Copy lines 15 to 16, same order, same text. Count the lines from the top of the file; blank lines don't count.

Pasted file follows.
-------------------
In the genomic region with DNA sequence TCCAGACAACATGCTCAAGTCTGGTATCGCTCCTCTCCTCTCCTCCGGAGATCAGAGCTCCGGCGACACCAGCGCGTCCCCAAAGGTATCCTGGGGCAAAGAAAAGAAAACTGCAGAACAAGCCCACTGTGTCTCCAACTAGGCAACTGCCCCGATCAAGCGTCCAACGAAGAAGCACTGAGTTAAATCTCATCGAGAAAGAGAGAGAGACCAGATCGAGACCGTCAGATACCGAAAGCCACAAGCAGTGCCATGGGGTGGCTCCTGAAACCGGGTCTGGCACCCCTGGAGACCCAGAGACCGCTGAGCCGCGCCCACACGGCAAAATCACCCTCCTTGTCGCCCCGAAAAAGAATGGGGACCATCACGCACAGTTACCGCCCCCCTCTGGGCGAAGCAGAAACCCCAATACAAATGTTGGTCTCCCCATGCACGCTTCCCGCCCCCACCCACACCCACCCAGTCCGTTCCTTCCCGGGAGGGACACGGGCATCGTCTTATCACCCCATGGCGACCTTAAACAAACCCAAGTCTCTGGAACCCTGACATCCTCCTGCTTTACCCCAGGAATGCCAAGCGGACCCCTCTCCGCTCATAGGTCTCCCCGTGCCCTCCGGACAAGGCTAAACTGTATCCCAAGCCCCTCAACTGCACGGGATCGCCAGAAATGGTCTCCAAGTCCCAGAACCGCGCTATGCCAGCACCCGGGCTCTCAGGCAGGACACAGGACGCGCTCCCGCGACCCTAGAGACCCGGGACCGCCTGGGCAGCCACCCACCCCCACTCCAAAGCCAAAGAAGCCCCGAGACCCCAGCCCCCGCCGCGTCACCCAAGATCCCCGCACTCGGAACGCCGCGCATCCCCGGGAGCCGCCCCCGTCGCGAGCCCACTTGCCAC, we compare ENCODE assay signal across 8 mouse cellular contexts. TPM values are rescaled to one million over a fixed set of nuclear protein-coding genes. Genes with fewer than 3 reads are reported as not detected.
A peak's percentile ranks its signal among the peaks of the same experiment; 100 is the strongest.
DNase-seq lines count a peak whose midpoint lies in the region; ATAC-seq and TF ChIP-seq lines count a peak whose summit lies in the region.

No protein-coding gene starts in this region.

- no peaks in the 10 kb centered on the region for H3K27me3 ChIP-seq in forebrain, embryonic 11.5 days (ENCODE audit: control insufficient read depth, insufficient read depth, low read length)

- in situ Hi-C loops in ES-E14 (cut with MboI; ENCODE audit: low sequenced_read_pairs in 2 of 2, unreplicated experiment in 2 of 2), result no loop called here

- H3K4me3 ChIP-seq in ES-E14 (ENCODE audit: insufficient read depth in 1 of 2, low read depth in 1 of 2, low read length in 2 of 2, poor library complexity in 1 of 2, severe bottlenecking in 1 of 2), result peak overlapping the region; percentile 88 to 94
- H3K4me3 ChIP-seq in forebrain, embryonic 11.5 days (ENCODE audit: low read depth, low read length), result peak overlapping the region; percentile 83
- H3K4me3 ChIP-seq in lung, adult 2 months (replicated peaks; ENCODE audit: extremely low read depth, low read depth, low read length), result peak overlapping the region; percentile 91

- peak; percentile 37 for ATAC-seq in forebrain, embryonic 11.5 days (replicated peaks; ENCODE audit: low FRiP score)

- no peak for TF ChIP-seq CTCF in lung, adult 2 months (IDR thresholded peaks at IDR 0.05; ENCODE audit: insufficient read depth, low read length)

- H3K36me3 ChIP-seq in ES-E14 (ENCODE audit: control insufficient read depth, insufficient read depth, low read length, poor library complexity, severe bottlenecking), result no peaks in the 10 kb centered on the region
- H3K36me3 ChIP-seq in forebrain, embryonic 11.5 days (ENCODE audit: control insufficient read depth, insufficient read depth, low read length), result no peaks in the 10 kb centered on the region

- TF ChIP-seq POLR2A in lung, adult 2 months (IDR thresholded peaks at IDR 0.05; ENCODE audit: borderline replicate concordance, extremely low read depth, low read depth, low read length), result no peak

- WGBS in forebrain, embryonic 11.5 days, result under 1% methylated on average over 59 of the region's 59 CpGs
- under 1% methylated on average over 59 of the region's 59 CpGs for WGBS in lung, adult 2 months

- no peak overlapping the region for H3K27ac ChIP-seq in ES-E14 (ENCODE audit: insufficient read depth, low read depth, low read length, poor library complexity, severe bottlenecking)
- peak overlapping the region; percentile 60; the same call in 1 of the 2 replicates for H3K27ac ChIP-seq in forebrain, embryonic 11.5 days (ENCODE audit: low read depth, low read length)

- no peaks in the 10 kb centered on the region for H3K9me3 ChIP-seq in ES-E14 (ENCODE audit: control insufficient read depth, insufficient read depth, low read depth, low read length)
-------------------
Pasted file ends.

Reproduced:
- WGBS in forebrain, embryonic 11.5 days, result under 1% methylated on average over 59 of the region's 59 CpGs
- under 1% methylated on average over 59 of the region's 59 CpGs for WGBS in lung, adult 2 months